Journal of General Internal Medicine

, Volume 35, Issue 1, pp 400–400 | Cite as

Capsule Commentary on Shapiro et al., Impact of a Patient-Centered Behavioral Economics Intervention on Hypertension Control in a Highly Disadvantaged Population: a Randomized Trial

  • Justin S. WhiteEmail author
Capsule Commentary

Shapiro and colleagues assessed the efficacy of an intervention that combines monetary incentives and promotion of intrinsic motivation to improve blood pressure (BP) control among low-income and racial/ethnic minority patients.1 Uncontrolled hypertension is a leading cause of premature death in these subgroups.2 The investigators found short-term improvements in BP control at 6 months when the incentives ended, although the effects had largely faded by 12 months. These findings are consistent with several other studies and highlight the challenges for inducing long-lasting behavior change, especially among high-risk, disadvantaged groups.

Personal incentives have been a common strategy for encouraging healthy behavior. On the whole, the literature has found that incentives can be effective, with incentive structure being one key determinant of success.3 Personal incentives have been part of, but not the focus of, some successful BP control interventions, such as the BARBER-1 trial.4 A common critique has been that incentives may crowd out the intrinsic motivation of recipients to perform a task, in this case making patients less willing to control their hypertension after incentives for BP control have been removed. To address this, the investigators paired a combination of contingent and lottery incentives with an “identity intervention” aimed at boosting intrinsic motivation for BP control. Yet the enhanced intervention did not improve patient activation or self-efficacy scores at intervention’s end. One interpretation is that the identity intervention was not intensive enough to maintain intrinsic motivation. Another possibility is that loss of intrinsic motivation is not the key driver of post-intervention recidivism, as field-based studies of incentives have not found evidence of motivation crowd-out.5 More work is needed to understand the role of intrinsic motivation in real-world health decisions and the best interventions for boosting intrinsic motivation.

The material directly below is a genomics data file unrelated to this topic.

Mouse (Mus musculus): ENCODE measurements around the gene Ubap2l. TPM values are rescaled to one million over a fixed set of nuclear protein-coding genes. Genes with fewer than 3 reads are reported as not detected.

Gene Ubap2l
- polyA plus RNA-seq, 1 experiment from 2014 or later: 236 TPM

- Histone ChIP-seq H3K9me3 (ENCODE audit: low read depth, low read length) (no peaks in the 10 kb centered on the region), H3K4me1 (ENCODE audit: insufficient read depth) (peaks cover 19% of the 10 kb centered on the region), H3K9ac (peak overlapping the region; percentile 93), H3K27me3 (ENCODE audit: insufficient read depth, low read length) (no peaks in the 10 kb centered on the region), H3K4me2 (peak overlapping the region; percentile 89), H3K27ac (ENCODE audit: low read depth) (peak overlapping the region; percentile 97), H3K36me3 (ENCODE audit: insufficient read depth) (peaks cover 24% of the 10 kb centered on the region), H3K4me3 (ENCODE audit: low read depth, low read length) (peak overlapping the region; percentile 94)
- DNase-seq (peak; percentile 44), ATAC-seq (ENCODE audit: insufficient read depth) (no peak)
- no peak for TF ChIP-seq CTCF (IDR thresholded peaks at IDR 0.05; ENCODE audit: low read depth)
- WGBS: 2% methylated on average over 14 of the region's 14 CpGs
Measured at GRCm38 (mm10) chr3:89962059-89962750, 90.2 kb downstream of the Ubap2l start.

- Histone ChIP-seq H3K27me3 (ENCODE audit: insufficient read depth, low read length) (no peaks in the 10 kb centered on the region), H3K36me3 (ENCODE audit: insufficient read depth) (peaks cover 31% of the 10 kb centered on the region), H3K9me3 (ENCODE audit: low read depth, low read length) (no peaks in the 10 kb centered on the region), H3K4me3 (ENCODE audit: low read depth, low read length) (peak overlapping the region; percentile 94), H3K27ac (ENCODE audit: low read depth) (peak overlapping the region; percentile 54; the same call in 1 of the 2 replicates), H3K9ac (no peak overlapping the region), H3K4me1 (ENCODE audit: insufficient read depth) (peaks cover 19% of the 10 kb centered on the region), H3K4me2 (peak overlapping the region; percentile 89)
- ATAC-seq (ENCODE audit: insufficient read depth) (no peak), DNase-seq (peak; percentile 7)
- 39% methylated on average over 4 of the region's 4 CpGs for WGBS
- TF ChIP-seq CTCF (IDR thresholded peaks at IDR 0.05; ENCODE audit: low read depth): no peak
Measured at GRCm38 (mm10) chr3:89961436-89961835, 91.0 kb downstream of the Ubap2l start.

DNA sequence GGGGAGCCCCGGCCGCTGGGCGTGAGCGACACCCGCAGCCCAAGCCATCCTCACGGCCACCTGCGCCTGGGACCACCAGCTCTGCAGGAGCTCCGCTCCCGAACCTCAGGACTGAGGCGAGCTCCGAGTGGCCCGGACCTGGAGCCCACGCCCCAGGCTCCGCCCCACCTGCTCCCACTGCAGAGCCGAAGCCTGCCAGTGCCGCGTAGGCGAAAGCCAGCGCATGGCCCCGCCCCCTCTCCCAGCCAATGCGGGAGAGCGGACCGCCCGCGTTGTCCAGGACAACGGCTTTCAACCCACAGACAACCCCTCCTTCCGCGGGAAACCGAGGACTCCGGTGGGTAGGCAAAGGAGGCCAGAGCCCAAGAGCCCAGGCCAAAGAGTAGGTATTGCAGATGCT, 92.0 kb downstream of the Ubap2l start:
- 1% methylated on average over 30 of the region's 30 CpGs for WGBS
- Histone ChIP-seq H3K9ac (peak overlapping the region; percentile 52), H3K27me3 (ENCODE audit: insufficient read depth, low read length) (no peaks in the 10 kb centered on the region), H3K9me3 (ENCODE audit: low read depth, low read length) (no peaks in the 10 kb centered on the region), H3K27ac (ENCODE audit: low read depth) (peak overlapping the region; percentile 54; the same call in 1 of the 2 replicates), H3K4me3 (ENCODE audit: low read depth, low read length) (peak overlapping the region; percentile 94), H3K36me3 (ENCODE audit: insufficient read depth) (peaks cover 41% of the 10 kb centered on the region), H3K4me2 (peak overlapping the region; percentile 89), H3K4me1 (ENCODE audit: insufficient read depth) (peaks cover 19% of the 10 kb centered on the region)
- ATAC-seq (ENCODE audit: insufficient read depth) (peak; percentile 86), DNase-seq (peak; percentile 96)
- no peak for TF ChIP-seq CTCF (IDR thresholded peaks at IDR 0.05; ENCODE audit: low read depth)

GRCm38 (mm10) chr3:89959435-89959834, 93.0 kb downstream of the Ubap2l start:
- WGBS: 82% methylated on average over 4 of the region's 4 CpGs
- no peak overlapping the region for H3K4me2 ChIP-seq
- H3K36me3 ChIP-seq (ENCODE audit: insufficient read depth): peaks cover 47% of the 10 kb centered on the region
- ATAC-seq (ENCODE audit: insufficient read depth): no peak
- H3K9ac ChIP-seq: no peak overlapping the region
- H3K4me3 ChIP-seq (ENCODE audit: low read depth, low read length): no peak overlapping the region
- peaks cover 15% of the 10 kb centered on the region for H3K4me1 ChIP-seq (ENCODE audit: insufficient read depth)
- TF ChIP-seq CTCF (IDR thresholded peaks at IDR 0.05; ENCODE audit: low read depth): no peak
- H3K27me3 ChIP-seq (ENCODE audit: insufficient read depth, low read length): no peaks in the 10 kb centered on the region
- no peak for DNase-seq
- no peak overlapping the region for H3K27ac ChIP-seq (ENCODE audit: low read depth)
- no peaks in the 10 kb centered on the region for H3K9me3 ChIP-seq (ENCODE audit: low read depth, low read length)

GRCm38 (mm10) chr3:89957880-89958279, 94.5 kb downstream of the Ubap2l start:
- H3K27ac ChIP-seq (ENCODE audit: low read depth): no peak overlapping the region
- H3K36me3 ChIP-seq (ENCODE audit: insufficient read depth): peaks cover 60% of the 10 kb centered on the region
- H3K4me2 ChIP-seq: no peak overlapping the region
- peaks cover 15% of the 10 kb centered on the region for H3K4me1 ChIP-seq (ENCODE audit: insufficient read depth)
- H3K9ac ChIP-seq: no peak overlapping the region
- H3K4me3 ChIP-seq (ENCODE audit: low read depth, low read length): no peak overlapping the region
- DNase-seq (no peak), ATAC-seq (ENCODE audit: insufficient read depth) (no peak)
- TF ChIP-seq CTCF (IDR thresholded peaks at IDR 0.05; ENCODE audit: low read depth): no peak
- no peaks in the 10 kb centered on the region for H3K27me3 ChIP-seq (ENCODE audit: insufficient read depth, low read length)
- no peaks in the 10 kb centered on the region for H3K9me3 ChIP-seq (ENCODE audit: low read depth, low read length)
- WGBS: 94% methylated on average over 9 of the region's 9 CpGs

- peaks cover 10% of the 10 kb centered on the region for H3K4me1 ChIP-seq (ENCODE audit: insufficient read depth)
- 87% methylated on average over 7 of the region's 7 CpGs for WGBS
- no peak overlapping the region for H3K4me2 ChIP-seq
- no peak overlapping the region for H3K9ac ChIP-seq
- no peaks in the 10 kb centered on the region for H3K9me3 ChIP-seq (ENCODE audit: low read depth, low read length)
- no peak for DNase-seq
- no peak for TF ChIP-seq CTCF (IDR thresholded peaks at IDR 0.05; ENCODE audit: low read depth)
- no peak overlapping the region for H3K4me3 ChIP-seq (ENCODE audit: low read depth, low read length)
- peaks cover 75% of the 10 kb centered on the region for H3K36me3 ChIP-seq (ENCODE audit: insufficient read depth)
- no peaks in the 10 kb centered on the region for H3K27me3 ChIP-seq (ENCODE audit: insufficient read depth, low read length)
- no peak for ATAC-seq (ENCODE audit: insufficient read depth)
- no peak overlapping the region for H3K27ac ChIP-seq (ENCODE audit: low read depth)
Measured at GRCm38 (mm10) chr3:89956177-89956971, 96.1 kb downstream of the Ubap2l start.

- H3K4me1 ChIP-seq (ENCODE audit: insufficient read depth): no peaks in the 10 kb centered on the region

Socioeconomically disadvantaged, black, and Latino patients are frequently underrepresented in hypertension trials relative to their contribution to overall hypertension prevalence. This study deserves commendation for tailoring a behavioral intervention to these groups. We need more evidence on the causes of behavioral recidivism among high-risk groups, including upstream factors like financial stress and discrimination, in order to better craft effective solutions.


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Conflict of Interest

The author declares that he does not have a conflict of interest.


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Copyright information

© Society of General Internal Medicine 2019

Authors and Affiliations

  1. 1.Philip R. Lee Institute for Health Policy StudiesUniversity of California San FranciscoSan FranciscoUSA

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